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Although we might like to think that our businesses are independent from our private lives, the reality is often different. We are human beings after all. We have private lives, our health impacts how we function in our business and it is hard to draw a line between the two. Why should we have to anyway?

So what can we do when we are facing hardship in our private lives? How can we continue to be functional in our businesses? I have interviewed recently Joy Fairhall, a grief specialist and positive psychologist about my memoir, My Father Who Art in Heaven, which retraces two years of my life where I supported my parents through my father’s battle with a brain tumour and the eighteen months that followed.

More recently, I have been involved in a car accident that left me in constant physical pain, unable to do things that I took for granted before, such as sitting at a desk.

So how to we navigate this new and often unwanted terrain?

The first step is to accept the situation and do an action plan to cut out everything that is not essential. This can actually be a blessing in disguise because when everything goes well in our lives, we tend to be more complacent. We allow others to act out more. We blur our boundaries. When hardship strikes, we have to become more assertive. We have to learn to say no. Maybe that client that always goes over her allocated time or is always late will have to learn to stick to the schedule. And if she is not happy, a new client with more respect for your time will come.

The second step is to learn to delegate and accept help. This is not as easy as it seems but when hardship strikes, we need to have a long hard look at what we do, and challenge whether this is really our job or if it is someone else’s. Accepting help can also be hard. There is an art in how to do so gracefully. The first thing to remember is that everyone will need help at one point in their lives and that it is not humiliating per se. We make it so. The second thing is that we have to be crystal clear what kind of help we want. The people who come to help have to respect your needs. Just because you are put in a position of needing help does not mean that they overpower you. When we did not have a car, after our car accident, I only accepted lifts from people who made me feel safe in their car. It was tricky to set those boundaries in place without hurting people’s feelings but there was no point me having a panic attack by accepting to be driven by someone who did not drive safely.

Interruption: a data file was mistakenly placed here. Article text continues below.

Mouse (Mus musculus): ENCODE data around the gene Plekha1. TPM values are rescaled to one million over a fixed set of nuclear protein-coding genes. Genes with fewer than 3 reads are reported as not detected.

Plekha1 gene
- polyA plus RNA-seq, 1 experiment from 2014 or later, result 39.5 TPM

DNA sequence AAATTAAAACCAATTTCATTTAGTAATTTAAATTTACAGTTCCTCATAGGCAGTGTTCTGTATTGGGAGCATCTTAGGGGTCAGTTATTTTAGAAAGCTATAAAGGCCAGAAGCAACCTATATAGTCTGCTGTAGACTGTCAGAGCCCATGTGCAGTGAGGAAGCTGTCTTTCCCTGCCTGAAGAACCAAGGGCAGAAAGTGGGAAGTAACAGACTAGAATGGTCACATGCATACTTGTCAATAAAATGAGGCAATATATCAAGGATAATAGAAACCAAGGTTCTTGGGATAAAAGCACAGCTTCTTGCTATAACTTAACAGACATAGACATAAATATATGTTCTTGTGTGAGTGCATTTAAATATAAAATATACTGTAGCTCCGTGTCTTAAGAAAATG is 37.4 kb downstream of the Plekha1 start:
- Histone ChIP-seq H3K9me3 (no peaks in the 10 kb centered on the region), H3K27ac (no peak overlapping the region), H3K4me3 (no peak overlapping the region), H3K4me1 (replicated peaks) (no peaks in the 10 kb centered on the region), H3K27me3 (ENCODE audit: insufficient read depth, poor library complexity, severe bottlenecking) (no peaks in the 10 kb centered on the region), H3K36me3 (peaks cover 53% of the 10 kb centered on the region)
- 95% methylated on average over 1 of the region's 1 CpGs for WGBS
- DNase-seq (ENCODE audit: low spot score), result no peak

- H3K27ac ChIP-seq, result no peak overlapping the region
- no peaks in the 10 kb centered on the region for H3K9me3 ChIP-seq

The third step is to realise that the world can wait and do just what is important. I love the work of Steve Covey, author of the Seven Habits of Highly Effective People. Hardships will force you to be more effective. In his book, Steve Covey offers a brilliant time management tool with four quadrants: urgent and important, important and not urgent, not important and urgent and not important and not urgent. We tend to put the not important and urgent at the forefront of our lives. For example, we constantly check our emails, or always answer the phone when it rings. This disrupts our lives in unnecessary way. If we don’t put what is important but not urgent on the top of our priority list, then we end up firefighting all the time. We need to learn to prioritise. For example, as business owners, we can tend to put our health on the bottom of our priority list. We eat on the run because we have to much to do. Or we burn the candle at both ends by neglecting our sleep. Until one day, our health catches up with us and we are hit by a crisis. Why wait for the crisis?

If you would like to hear an interview of Joy Fairhall about all those aspects that matter, and how to deal with grief and loss, head over to my podcast #HighVibeMonday in iTunes or listen with the player below.

(c) Ange de Lumiere

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